Some notable British businesses you might not be familiar with.
A note before we begin — "Royal warrant" means, in essence, official supplier of the Royal Family, or one of them. Holders of royal warrants are permitted to advertise this fact and to use some element of royal symbolism in their branding to bolster their reputations.note
- Fortnum & Mason. Has its own signature colour, a distinctive green called Eau de Nil. Founded in 1707. Well-known for its food and drink, particularly their hampers which are still sold in traditional wicker baskets. Now has a few branches around the world.
- Harrods. The largest single department store in the UK, around since 1834. It used to have royal warrants, which it has now pretty much lost. This is due to longtime (1985-2010) owner Mohamed al-Fayed, who earned the everlasting disgust of the Royal Family after the death of Princess Diana (as his son Dodi was dating her then and died in the same crash; he somewhat hysterically claims the Royal Family is covering something up about the incident, despite neutral inquiries finding nothing of the kind). Fayed sold the firm in 2010 to the royal family of Qatar. Known for being upmarket.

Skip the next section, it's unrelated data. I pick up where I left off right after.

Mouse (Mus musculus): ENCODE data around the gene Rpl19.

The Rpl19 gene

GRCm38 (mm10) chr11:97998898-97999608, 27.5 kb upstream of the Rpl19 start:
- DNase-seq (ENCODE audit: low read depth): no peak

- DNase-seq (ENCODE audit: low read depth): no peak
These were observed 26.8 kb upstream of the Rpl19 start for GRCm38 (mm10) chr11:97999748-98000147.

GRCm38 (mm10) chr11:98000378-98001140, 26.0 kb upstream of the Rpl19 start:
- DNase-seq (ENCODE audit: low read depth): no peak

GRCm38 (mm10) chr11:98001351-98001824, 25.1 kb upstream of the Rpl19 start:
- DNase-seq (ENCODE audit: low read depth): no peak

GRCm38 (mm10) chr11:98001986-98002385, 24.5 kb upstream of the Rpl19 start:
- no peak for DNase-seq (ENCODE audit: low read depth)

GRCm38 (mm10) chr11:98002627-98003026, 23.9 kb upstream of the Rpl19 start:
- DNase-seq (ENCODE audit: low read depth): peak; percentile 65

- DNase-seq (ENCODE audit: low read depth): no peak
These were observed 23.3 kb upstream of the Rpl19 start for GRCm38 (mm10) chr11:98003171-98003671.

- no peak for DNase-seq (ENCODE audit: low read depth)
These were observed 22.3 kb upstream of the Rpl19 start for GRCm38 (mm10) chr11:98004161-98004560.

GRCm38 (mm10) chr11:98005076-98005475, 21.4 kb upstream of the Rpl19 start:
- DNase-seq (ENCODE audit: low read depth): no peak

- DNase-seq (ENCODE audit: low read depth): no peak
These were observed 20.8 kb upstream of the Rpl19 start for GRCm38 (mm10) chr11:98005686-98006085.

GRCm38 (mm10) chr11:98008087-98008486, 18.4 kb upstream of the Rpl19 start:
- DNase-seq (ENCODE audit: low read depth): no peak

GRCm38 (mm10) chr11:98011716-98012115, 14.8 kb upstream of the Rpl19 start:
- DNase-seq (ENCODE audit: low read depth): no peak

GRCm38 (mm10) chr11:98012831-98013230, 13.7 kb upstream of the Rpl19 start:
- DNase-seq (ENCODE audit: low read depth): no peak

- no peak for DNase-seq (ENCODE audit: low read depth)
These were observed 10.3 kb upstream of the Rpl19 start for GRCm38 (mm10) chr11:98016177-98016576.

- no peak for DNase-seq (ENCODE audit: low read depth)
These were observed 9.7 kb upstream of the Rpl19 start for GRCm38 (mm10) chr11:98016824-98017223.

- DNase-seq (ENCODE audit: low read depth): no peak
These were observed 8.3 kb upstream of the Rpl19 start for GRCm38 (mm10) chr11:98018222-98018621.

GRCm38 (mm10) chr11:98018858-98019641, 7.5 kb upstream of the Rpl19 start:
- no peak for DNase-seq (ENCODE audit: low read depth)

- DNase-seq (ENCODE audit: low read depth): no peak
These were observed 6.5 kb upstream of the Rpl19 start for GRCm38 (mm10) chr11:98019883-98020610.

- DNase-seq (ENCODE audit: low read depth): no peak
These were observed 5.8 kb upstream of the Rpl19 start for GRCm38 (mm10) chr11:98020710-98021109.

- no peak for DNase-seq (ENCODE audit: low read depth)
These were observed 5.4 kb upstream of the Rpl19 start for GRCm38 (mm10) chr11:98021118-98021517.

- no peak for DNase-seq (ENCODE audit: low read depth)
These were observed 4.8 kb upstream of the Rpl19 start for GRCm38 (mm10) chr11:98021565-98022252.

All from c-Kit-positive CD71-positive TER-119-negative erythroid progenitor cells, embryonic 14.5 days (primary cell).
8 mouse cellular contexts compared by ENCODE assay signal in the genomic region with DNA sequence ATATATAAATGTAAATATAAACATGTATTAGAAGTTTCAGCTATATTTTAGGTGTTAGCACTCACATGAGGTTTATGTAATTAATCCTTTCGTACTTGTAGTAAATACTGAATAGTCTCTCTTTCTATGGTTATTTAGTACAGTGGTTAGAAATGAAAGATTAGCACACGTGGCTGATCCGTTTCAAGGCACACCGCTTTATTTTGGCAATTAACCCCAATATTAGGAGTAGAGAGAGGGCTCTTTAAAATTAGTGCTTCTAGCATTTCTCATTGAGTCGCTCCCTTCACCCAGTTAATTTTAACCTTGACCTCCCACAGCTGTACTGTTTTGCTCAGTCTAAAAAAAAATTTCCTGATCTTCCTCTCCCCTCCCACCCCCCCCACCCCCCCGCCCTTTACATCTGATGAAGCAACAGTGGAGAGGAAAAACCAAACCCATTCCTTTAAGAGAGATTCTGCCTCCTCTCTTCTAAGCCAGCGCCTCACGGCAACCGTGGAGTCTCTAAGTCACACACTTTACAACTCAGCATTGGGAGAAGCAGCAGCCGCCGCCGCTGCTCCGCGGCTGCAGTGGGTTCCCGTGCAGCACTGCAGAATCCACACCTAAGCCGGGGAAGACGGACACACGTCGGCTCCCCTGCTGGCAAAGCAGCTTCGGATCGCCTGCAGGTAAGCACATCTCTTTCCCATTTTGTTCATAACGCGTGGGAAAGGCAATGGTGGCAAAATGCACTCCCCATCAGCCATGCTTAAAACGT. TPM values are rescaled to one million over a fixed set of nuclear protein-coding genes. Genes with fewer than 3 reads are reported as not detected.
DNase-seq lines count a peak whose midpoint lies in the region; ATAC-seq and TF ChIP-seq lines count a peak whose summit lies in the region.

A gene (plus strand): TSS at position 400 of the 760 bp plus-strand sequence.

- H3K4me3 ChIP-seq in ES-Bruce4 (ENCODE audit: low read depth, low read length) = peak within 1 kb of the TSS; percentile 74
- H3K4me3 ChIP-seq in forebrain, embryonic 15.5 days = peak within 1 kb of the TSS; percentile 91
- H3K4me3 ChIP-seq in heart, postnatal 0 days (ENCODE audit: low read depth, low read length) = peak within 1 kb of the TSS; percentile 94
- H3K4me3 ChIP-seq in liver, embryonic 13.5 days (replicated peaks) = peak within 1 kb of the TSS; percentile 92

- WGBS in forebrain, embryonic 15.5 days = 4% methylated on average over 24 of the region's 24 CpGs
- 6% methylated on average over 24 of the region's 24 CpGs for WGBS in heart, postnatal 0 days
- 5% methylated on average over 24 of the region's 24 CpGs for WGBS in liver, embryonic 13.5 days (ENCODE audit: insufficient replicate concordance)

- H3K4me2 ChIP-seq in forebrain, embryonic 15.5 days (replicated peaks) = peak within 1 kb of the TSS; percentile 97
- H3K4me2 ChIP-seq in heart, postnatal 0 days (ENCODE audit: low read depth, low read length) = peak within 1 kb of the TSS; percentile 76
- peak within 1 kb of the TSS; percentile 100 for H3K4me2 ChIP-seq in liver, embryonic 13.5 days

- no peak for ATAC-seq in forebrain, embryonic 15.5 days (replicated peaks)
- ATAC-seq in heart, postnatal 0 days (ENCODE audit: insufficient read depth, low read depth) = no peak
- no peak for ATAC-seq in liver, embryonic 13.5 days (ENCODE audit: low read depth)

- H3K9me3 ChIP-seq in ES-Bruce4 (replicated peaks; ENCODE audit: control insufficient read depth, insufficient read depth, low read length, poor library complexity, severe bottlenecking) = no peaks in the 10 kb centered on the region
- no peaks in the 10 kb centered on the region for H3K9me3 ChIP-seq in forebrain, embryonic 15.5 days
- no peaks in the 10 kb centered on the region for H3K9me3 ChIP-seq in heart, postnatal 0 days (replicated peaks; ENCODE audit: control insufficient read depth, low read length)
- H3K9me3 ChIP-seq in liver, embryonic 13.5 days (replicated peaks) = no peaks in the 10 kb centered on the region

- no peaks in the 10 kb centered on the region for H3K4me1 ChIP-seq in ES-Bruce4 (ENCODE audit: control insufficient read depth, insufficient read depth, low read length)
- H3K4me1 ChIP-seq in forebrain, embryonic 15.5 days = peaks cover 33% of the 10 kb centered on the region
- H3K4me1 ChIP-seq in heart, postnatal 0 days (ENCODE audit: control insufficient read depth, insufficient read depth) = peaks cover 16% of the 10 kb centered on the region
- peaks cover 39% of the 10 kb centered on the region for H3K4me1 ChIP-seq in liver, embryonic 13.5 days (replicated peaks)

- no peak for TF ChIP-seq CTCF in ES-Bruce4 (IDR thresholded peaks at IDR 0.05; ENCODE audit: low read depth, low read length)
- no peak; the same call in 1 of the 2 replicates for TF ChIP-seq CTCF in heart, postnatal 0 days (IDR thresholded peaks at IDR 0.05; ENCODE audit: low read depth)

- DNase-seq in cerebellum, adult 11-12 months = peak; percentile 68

- Harvey Nichols has locations around the world and is now owned by a Hong Kong-based group. Their London location is very close to Harrods and is generally known for a edgier and funkier fashion sensibilities. Nicknamed "Harvey Nicks".
- Liberty in London is another famed store, noted for their fabrics as well as funky fashion after a makeover. Located in a very old Tudor-style building. Is probably unique among department stores in naming a major artistic style (albeit not in English): Art Nouveau is known as the "Liberty Style" (stile Liberty) in Italy because of the colourful Art Nouveau textiles Italians used to buy from the store during that time.